Beyond that in the third-line of beyond, there was polatuzumab vedotin [Polivy] and rituximab [Rituxan] may have been the most in rituximab and loncastuximab [Zynlonta], and the oral medication selinexor [Xpovio]. CAR T, as much as we advocate for it, and that is also available in the third-line, is underutilized here in the United States with only about a third of patients who are eligible for CAR T. There is a large number of patients who cannot get to this treatment either because they do not live near a CAR T center or they don't want to travel to a CAR T center or they can't keep their disease under control enough to get to CAR T.

Lymphoma awareness: photomicrograph of a diffuse large B-cell lymphoma (DLBCL) a type of non-Hodgkin lymphoma. This case is from the testis of an elderly man and shows prominent nucleoli. Image Credit: © David A Litman -

Image Credit: © David A Litman -

As of right now, CAR T is probably the only treatment that has durable responses in this patient population. With those other treatments that I didn't mention, there's probably a minority of those patients who will have a doable response. The vast majority of those patients will likely relapse and die from their cancer.

If they can't get the CAR T, that does leave a large number of patients who are in need, which prompts the need for more treatments in his patient population. Because even with CAR T and as much as I have advocated for it in this conversation, about half of those patients, if not a little bit more, will fail to respond to CAR T or relapse after treatment with CAR T, and those patients have poor outcomes as well.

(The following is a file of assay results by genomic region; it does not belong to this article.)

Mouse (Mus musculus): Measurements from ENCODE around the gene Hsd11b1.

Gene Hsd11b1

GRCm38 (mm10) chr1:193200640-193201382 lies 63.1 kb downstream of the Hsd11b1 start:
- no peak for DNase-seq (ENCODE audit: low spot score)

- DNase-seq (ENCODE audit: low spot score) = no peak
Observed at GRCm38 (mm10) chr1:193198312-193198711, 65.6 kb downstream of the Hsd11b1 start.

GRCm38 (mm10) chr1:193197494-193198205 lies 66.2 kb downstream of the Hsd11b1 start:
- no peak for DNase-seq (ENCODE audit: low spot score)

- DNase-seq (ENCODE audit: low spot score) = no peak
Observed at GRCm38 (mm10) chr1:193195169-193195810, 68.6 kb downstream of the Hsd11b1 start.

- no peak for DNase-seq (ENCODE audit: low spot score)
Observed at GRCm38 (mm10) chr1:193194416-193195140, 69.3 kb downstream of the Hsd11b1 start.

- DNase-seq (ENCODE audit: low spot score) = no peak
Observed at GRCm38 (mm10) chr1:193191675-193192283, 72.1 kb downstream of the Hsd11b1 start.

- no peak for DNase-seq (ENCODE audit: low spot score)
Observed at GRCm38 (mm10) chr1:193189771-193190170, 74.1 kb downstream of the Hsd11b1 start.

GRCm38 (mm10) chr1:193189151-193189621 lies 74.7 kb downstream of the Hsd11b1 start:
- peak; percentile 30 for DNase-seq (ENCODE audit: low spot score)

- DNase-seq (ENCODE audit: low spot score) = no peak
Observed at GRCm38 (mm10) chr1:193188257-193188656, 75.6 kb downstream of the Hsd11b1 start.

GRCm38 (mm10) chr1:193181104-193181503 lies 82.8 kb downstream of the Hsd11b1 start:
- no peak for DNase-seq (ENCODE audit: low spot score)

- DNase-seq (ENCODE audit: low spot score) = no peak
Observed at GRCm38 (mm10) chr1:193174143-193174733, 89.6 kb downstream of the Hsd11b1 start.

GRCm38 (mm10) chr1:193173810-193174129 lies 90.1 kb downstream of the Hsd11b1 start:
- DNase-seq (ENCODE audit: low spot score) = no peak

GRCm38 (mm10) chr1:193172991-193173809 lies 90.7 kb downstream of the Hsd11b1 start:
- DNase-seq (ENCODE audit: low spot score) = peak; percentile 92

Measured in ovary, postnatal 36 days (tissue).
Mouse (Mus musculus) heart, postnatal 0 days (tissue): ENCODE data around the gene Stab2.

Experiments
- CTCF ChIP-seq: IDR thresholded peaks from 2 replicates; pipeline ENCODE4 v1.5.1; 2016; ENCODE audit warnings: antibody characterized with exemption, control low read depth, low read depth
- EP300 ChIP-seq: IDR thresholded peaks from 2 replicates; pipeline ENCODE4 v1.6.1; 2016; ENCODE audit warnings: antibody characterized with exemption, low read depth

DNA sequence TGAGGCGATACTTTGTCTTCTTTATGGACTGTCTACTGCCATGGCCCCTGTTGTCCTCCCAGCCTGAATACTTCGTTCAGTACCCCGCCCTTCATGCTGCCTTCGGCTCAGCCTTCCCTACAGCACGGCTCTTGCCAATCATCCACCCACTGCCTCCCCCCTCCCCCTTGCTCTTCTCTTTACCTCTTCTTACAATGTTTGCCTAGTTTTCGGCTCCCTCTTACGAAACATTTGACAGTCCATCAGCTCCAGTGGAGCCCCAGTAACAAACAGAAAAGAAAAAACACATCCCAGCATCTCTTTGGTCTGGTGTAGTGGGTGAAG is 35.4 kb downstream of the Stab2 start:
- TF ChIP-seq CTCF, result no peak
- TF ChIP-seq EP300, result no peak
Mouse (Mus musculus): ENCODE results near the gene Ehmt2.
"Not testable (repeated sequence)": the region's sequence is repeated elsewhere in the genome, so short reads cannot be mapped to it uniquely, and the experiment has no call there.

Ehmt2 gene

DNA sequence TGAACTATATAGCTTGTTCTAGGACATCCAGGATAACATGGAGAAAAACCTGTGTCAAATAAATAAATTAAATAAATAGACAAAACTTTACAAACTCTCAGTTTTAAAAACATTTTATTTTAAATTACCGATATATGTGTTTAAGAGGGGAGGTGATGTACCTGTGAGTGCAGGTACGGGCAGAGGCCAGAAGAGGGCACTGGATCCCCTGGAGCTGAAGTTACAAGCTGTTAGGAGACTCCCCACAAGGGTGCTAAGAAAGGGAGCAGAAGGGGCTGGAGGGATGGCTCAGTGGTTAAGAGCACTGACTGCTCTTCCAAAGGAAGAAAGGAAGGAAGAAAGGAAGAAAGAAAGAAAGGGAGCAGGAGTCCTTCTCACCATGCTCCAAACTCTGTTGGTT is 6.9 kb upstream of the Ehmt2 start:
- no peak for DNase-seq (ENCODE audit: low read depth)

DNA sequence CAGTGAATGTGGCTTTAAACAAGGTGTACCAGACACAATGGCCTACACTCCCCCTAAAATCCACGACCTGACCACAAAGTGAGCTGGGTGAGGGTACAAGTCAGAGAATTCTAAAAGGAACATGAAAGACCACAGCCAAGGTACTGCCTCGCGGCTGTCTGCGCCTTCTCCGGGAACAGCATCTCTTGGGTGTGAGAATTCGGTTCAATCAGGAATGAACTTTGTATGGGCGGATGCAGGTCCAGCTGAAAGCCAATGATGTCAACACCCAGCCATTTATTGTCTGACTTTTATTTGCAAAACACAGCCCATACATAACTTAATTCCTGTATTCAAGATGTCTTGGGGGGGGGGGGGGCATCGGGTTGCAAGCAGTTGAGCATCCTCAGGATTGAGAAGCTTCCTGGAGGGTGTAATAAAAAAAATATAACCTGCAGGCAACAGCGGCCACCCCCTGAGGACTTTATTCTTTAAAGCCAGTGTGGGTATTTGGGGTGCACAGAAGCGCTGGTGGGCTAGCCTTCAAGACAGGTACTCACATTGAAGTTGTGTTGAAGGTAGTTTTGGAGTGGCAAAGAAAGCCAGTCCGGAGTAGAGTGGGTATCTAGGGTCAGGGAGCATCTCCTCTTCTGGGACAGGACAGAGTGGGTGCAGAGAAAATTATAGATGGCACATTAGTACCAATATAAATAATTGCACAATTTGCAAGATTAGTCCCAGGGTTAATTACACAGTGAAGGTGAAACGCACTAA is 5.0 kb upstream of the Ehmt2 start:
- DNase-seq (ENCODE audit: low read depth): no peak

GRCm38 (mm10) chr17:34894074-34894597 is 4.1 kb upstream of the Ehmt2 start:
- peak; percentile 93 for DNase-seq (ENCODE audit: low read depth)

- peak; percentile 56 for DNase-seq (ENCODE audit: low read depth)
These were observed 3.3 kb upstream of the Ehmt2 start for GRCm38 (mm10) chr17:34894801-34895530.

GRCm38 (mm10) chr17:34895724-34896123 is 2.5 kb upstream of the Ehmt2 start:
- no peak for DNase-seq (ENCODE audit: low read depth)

Can you give some background on the EPCORE NHL-1 study?

EPCORE NHL-1 was a study looking at epcoritamab, which is a CD20/CD3 bispecific antibody. This bispecific antibody is similar to CAR T and will bind to the B-cell with the CD20 receptor, and then will bind to the T-cell with a CD3 receptor that is joined on that antibody. It sort of forces the 2 together and causes T-cell stimulation and activation, and then uses a patient's own T cells to try to fight off the cancer. Again, this is like an off the shelf CAR T product, and some people refer to it as [that] because CAR T uses the patient's own T cells to fight off the cancer. Here, we are trying to do the same thing without the manufacturing process. In this study, they enrolled 157 patients with diffuse large B-cell lymphoma, high-grade B-cell lymphoma, primary mediastinal B-cell lymphoma, and a few patients afflicted with grade 3B. This was a patient population that was relapsed/refractory, some were CAR T naive, some were CAR T exposed, and the goal was to get an idea of any initial safety signals in this. Then with his dose-expansion in the diffuse large B-cell lymphoma expansion cohort, they were looking to get some gauge of preliminary efficacy of epcoritamab in patients with relapse prior to large cell lymphoma. Epcoritamab was given as a subcutaneous injection.

What were the results from the EPCORE NHL-1 trial?